Snowball the Parrot Dances to Christmas Carols

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This streaming video is a clip from a longer DVD, Snowball’s Snowy Christmas DVD, which is now available for Christmas gift giving. Children love Snowball and this DVD features the sulfur-crested cockatoo, Snowball, dancing to Christmas carols.

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About GrrlScientist

grrlscientist is the pseudonym of an evolutionary biologist and ornithologist who writes about evolution, ethology, and ecology, especially in birds. After earning a degree in microbiology (thesis focus: virology) and working at the Fred Hutchinson Cancer Research Center in Seattle, she earned her PhD in zoology from the University of Washington in Seattle, where she studied the molecular correlates of testosterone and behaviour in white-crowned sparrows. She then worked a Chapman Postdoctoral Fellow at the American Museum of Natural History in New York City, where she studied the speciation and distribution of lories and other parrots throughout the South Pacific Islands. A discarded scientist, she returned to her roots: writing. Formerly hosted by The Guardian (UK), she now writes about science for Forbes and for the non-profit think tank, the Evolution Institute and she writes podcasts for BirdNote Radio. An avid lifelong birder and aviculturist, she lives with a flock of songbirds and parrots somewhere in Germany.
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0 Responses to Snowball the Parrot Dances to Christmas Carols

  1. Awwww! That’s cute! Thanks for the video!

  2. Dexter says:

    Snowball is a medium sulphur-crested cockatoo (Cacatua galerita), not a parrot!
    I wrote a paper on Snowball for Irene Pepperberg’s “Animal Cognition” class at Harvard Extension last spring.

  3. Dexter says:

    P.S.: I meant that in regard to the title of the posting, of course.

  4. dexter — even though i have not written a paper for Irene Pepperberg’s Animal Cognition class at Harvard Extension, as a professional ornithologist who studies the evolution of parrots, i can say that, without a doubt, you are wrong. cockatoos are well-established members of the taxonomic order, Psittaciformes, both morphologically as well as genetically, and as a result, they are parrots.

  5. Dexter says:

    Yes, I’m also well aware that cockatoos are members of Psittaciformes. But as a former editor, I can assure you that the title line will be misleading to all of your readers who aren’t experts on the evolution of Psittasicformes.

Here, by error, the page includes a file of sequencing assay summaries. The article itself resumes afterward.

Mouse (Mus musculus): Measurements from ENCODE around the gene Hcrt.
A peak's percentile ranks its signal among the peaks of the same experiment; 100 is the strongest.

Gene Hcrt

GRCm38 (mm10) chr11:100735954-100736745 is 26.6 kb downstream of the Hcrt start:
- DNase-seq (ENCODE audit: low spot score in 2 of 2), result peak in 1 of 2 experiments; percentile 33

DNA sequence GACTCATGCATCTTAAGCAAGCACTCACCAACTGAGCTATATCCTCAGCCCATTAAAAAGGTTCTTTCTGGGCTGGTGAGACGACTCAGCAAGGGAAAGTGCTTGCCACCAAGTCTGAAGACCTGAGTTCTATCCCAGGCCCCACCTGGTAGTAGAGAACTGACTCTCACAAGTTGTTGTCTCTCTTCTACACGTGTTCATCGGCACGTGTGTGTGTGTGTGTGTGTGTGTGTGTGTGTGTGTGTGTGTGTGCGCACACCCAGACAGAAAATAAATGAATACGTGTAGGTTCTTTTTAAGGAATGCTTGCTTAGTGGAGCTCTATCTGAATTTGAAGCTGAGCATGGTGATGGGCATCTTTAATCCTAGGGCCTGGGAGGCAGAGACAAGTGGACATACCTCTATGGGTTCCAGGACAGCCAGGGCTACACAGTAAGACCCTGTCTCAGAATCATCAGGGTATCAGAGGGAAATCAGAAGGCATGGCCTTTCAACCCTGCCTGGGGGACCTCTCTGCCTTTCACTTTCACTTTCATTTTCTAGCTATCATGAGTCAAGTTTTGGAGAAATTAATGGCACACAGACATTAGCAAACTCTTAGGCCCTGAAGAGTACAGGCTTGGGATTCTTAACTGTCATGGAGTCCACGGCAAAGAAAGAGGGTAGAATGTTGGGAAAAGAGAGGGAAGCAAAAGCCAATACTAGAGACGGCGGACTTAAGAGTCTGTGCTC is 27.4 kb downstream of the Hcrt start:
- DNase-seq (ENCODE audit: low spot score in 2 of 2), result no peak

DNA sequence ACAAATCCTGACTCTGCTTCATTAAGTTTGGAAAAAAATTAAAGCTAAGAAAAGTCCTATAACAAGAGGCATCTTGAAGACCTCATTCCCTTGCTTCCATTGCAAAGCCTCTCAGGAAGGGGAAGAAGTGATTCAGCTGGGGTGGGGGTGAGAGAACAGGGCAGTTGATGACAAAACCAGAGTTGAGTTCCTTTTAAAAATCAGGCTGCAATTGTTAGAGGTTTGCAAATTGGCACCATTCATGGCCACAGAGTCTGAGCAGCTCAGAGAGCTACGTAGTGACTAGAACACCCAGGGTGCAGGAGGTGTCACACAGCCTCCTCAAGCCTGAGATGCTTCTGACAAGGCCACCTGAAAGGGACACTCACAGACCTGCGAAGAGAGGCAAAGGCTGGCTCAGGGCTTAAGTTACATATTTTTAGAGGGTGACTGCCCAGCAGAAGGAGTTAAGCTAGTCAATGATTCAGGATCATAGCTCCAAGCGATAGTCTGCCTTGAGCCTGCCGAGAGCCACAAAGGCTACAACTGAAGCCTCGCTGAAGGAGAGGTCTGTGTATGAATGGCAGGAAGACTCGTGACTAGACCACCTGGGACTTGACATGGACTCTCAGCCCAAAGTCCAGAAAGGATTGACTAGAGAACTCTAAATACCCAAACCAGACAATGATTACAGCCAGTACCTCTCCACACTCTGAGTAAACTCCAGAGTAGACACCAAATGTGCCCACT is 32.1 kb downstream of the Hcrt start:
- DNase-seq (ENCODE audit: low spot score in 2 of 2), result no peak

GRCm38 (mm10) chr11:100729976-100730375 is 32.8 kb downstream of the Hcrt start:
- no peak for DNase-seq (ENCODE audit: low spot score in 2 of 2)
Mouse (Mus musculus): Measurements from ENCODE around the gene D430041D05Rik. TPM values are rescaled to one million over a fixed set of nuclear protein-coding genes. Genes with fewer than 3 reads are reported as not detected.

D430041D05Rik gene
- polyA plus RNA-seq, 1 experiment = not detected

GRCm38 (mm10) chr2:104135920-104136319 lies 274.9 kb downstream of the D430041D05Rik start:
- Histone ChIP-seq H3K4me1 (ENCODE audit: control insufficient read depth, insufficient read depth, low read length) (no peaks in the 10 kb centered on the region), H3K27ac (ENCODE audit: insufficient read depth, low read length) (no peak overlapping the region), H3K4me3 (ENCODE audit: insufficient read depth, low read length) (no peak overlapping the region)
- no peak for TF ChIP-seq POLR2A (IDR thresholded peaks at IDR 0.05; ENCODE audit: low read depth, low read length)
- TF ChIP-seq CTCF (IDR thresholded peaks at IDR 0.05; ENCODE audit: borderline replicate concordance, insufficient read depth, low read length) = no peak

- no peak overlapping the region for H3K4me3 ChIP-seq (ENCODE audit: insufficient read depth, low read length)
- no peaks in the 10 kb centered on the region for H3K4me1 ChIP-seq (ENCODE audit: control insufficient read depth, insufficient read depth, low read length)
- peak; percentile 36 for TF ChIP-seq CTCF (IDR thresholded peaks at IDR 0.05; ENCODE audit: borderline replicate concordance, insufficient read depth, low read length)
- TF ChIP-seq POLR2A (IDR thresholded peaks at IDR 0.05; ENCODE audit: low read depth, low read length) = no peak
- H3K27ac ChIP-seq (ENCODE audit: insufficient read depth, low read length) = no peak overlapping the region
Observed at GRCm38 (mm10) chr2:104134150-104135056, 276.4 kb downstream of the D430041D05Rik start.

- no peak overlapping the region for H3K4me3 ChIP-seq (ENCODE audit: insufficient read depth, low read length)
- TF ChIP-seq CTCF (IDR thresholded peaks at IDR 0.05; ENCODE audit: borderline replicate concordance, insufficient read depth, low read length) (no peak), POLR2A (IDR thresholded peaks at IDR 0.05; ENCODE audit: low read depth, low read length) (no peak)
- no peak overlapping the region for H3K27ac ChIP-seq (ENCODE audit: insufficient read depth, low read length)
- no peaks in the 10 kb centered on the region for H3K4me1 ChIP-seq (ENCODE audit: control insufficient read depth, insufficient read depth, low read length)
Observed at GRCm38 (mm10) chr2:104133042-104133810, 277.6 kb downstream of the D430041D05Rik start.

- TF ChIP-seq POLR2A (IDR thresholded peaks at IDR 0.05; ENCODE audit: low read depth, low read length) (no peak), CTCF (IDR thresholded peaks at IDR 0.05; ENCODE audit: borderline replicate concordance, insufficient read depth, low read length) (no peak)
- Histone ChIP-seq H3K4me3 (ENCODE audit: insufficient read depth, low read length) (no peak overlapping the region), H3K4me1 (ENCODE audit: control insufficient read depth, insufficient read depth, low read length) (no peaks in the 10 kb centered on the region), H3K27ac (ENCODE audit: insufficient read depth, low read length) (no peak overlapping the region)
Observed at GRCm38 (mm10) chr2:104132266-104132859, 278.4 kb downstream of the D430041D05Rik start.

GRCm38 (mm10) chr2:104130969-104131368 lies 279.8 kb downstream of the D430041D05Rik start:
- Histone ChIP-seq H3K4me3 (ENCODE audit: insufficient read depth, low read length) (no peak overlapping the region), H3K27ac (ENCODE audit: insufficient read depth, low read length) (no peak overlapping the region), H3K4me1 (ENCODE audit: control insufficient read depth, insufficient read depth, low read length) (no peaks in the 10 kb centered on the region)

6. Dexter,
    As a current aviculturist, I can assure you that 100% of people interested in cockatoos are certain that the birds are parrots, as the commonly accepted definition of a parrot is a “hook-beaked bird having a short, squared tail.”
    Now, to borrow from a friend’s sig:
    Being kind is more important … than being important.
    “You be good…..see you tomorrow…….I love you.”
    –Alex the African Grey Parrot (1976-2007)
    Regards,
    Kathy
    Houston TX

  7. wow. just .. wow.
    (i don’t think that people are quite as stupid as you give them credit for.)

  8. Jim F. says:

    Wow! That move at 2:45 into the video rocks – I think Snowball should be on MTV’s “Headbanger’s Ball”. Cool Parratoo …Cockakeet, whatever….
    P.S. (GrrlSci. is right. Cockatoos are parrots just as beagles are dogs. It doesn’t take a PHD to know that)

  9. Angela Cancilla Herschel says:

    Hey Dev ..you go girl!
    Cockatoo have no gall bladder no Dyck texture feathers so no color most of the time.
    http://en.wikipedia.org/wiki/Cockatoo
    Snowball and, songbirds, parrots and dolphins ( whales etc.) have the ability to show the ability to “dance” to music.. amazing that even though we are closet to primates ,they cannot “dance” like a species that does verbally vocalize in a language form made up of sounds and not based on of body language.
    Neurologist Dr. Aniruddh D. Patel of TheNeurosciences Institute in San Diego California , analyzed
    Snowball’s ability to synchronize his movements to music with the help of John Iversen, Joanne Jaoand
    and Micah Bregman. , in the hope to help humans with medical neuro problems.
    Ciao, Angela Rosaria Cancilla Herschel in Southern California ……
    Being kind is more important … than being important.
    “You be good…..see you tomorrow…….I love you.” –Alex the African Grey Parrot (1976-2007)

  10. Marie-france Blondeau says:

    Just to say I LOVE that beautifull snowball, from Quebec (Canada

  11. jay says:

    It’s not dancing, but I’ve long wanted to record the interaction of our African Grey with music the radio. It’s not random response nor is it mimicry, but you cannot listen to that bird without being convinced that he at some level understands the music in a significant way. His vocalizations are appropriate and on beat, his response to opera is very different from his response to Mississippi blues, but equally enthusiastic. Sometimes it’s rhythmic interaction, sometimes it sounds like harmonizing, sometimes he’ll take the melody and improvise. The bird ‘gets it’
    I am well aware of the dangers of anthromorphising, but I can’t believe that a person could listen to this and not be convinced there is some form of comprehension going on.

  12. Charlene says:

    I just wanted to comment on this last post–who says his parrot “gets it”. I only have a cockatiel–and there are times when he is vocalizing and looking at me–I feel that he “gets” what he is doing too. I read the book “Alex and Me” by Irene Pepperberg.That book had a profound effect on me.I am sure that African Greys are the most intelligent of all the parrots.I love birds and have learned a lot about them after living with them so long.I believe you should have to take a test on bird behavior before being allowed to own one! Please don’t quote Alex so much–it makes me cry!

  13. MARIE ARMSTRONG says:

    WHERE CAN I SEE ALEX?